This was the end of the road and the start of the trail in 1942. It was here finally that two 25 pounder artillery guns were located to provide heavy fire support to our troops for the first time in the Kokoda campaign. They were able to fire over the troops on Imita Ridge and directly onto the Japanese positions on Ioribaiwa Ridge 10 kilometres away. One of the troops later exclaimed ‘the sounds of the shells passing over our heads was music to our ears’.
Here we meet up with our Koiari and Orokaiva guides and carriers – grandsons of the famous fuzzy-wuzzy angels’ who will guide us safely across the trail just as their forebears did for our troops in 1942.
At Owers Corner the track descends to the Goldie River where the army built a rough track using horses and mules to haul supplies and one of the 25 pounder guns down the ridge, across the Goldie River and up to Uberi.
After a briefing on the significance of the area we begin a 40 minute trek down to the Goldie River.
It is important to remember that from now every step we take will be on land owned by a community, family or tribe under their system of customary land ownership. If you are in any doubt about the correct protocols to be observed at any time ask one of our guides who will only be too willing to help you.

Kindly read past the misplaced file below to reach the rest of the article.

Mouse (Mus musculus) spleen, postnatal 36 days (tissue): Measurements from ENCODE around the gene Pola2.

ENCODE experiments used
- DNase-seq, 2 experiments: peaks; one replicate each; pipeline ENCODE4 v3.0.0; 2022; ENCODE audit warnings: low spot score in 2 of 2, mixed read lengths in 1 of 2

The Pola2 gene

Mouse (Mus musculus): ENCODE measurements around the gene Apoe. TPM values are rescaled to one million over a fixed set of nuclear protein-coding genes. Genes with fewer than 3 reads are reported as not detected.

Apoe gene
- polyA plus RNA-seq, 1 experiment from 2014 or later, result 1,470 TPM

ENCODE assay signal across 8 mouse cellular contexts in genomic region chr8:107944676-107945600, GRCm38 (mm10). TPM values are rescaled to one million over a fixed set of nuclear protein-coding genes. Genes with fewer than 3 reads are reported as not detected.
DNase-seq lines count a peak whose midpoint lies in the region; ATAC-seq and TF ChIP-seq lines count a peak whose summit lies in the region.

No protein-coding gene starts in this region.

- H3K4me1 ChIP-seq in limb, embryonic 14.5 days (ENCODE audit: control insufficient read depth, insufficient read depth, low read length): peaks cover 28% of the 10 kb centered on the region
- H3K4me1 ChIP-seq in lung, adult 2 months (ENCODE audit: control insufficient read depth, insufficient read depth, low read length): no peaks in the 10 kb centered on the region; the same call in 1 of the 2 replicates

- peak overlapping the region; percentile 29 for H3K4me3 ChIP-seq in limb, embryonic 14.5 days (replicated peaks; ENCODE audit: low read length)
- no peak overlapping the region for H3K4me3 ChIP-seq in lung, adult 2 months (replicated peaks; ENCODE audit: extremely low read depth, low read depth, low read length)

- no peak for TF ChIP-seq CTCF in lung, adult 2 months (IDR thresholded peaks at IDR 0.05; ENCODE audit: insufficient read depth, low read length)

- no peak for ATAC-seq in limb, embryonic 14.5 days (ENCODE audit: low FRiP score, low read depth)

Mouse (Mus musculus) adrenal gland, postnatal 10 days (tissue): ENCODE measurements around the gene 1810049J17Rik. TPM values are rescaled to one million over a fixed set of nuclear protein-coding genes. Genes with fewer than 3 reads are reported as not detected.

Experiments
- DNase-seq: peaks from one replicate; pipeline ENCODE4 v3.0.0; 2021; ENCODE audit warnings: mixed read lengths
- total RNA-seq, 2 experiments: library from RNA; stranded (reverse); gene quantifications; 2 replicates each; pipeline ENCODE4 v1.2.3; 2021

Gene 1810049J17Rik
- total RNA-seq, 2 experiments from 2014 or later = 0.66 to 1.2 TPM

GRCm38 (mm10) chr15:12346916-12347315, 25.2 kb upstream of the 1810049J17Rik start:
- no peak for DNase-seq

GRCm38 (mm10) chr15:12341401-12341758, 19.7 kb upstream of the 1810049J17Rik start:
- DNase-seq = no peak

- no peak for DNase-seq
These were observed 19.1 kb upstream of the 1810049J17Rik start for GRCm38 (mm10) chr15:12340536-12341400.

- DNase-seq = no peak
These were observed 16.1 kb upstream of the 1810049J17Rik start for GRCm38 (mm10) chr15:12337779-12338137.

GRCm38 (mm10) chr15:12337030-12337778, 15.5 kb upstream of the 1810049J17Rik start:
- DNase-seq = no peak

The Goldie River is named after Andrew Goldie, a Scots naturalist employed by a London nursery firm to gather exotic botanical specimens.[i] In 1877 Goldie was part of an expedition inland from Port Moresby to Hombrum Bluff. One of the New Caledonian kanaks in the party, Jimi, later approached Goldie and handed over what he thought was quartz with gold in it[ii]. News of the discovery later leaked out and resulted in a number of gold expeditions to the area. It is possible that Andrew Goldie’s exploration party in 1878 may have crossed the river where the Track goes today. In his journal Goldie recorded ‘the black sand of the river yielded gold at every prospect’.[iii] Of the river, he reported to the Royal Geographical Society he had named it the ‘Goldie River’, declining to elaborate on whether it was named after him or because the river was ‘goldy’.[iv] The Governor, Sir Hubert Murray, who recorded in 1912 in his Papua, or British New Guinea, gave a more informed viewpoint when he wrote, ‘Mr Goldie did a lot of collecting … on the river that bears his name.’[v]